By Li Hong and Du Wenjuan
Like American people on the other side of the Pacific, we are elated, too, at the landslide win of Democrat Barack Obama, who will become the 44th President of the United States of America on January 20 next year.
We wish him all the best in bringing America out of the present financial quagmire as soon as possible, and re-energize the world's largest economy with his brand-new ideas and vision. A strong US economy is in the interest of China and all other countries that trade with it.
We also hope the good momentum of a relatively amicable and constructive bilateral relationship between China and the US will sustain and extend during the incoming four years of the Obama presidency.
Running on promises to deliver pivotal "changes" which America crucially needs, President-elect Obama and his incoming administration face daunting challenges: to plug the loopholes of a precarious Wall Street financial system, rebuild a solid footing for a backsliding economy, to re-charter an American foreign policy that will move away from pre-emptive doctrine to one of resolving nation-to-nation disputes on the table, and to embrace more consultation on the world arena while avoiding confrontations.
We have every reason to anticipate a more cooperative and talk-savvy new America, that contributes to the United Nations efforts in settling varied disputes, that leads in a renewed approach to deliver new wealth for the Earth's inhabitants, that protects the environment and develops new and clean energies, that spearheads new and high technology innovations, and, that always upholds peace and economic growth.
Two facts apparently factored in Obama's election triumph. The crushingly dreadful economic contraction, triggered by the sub-prime crisis and a later meltdown of America's banking system, persuaded many voters to alienate the incumbent Republican Party candidate and embrace the Democrat challenger. And, Obama's consistent opposition to the 2003 Iraq War, in tandem with the majority American consensus, built up his victory too.
Imminently, President-elect Obama will focus on filling in his cabinet with able and cool heads, healing a national divide created by the general election, uniting both the conservatives and the liberals, and bolstering the economic fundamentals for a re-start. Now, the pinch of slumping wages, increasing factory closures and growing unemployment is being tasted bitterly, not only in the US, but also many other continents, including here in China.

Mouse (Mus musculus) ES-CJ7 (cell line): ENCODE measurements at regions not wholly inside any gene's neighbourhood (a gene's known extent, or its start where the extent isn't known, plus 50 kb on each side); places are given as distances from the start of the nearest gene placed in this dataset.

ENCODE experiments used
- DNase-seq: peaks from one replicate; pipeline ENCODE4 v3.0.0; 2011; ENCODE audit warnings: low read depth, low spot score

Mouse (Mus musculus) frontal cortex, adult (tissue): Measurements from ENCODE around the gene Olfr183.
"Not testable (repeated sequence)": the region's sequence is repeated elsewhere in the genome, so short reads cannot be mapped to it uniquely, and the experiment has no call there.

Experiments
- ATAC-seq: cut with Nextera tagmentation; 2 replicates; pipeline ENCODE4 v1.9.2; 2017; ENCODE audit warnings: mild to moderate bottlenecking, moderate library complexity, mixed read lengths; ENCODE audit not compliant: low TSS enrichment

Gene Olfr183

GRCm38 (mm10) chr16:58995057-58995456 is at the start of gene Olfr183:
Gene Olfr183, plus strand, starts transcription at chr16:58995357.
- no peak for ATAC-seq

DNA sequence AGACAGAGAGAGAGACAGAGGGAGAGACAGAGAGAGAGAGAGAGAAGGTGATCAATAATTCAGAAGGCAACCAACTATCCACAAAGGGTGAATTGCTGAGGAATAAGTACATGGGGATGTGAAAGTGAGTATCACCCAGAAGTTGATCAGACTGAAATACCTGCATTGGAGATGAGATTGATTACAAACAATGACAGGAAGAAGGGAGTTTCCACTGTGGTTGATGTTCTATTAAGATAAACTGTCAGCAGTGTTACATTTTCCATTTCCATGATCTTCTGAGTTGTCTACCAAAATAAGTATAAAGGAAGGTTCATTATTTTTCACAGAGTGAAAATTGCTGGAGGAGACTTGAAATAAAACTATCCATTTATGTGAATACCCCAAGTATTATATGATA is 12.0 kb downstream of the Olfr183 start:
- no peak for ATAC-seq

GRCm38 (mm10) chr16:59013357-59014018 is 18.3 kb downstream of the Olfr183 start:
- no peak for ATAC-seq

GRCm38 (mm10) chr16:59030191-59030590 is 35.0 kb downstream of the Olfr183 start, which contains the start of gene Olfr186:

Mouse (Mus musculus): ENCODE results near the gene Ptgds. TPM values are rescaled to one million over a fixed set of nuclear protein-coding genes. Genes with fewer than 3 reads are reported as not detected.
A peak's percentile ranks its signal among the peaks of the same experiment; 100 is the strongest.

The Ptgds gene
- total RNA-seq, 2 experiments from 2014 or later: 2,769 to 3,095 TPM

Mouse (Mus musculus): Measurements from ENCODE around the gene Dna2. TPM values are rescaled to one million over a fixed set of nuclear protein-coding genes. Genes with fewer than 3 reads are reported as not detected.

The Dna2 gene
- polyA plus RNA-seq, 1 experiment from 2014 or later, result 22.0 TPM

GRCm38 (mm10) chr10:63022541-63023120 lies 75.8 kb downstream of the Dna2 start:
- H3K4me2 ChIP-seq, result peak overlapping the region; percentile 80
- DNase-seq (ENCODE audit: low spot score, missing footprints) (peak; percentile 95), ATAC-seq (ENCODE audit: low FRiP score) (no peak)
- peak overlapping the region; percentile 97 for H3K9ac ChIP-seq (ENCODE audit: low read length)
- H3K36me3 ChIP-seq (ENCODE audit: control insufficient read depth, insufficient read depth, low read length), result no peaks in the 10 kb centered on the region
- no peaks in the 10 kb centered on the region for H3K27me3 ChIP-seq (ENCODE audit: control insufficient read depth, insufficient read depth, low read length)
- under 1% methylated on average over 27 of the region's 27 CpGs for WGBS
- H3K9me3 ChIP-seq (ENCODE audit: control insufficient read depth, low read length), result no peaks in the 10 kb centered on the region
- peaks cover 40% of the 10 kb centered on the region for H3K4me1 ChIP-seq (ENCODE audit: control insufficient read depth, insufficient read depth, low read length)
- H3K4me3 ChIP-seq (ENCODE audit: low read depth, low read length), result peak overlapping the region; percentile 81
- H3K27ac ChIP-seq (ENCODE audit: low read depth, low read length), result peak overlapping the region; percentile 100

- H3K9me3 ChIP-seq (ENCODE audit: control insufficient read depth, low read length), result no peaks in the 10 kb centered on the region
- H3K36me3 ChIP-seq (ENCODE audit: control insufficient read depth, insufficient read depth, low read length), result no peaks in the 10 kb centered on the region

Obama's campaign promise to levy more taxes on families that make US$250,000 annually, many believe here, might help enlarge America's coffer revenues, and help diminish its appallingly spiraling budget deficit, which, we think will help America a lot. But, in the short run, ratcheting up investment in infrastructure and small and medium businesses in the US will yield precious jobs, and prevent its economy from jumping off the cliff.
Chinese online readers have had enormous interest in the Republican-Democrat battle for the White House, not solely because of America being the world's most powerful nation, but also on the policies coming out of the Oval Office north of the Washington Monument that will have repercussions for the world, China included.
We hope that America will be a strong proponent for world peace, not a trigger for disputes or even conflicts. Knotty issues including Iran and DPRK nuclear problems can be solved on the negotiating tables.
And, Washington-Beijing ties must continue to be considered as one of the most important bilateral relationships. During the past few years, communications between our two peoples have become more reciprocally responsive and more amicable. As a growing market with 1.3 billion people, China is going to consume more goods made in America, creating job opportunities for the US And, as China is climbing on the industrial ladder, more lower-value and labor-intensive processing jobs will move to other developing countries, which will help set a trade balance between the two heavyweight economies.
We deem that the strategic dialogues and high-caliber talks of commercial and economic issues between the two countries established in the past few years, will continue to serve as good platforms for the two to discuss, and reach consensus on important issues. In addition, more than 1.3 billion Chinese living in China and overseas hope President Obama will continue to play a constructive role in facilitating the increasingly friendly engagement between the Chinese mainland and Taiwan.
In all, we have full confidence that Sino-American relations could reach a new high that will benefit both countries and the world as a whole, as President Obama takes the helm.
(China Daily November 5, 2008)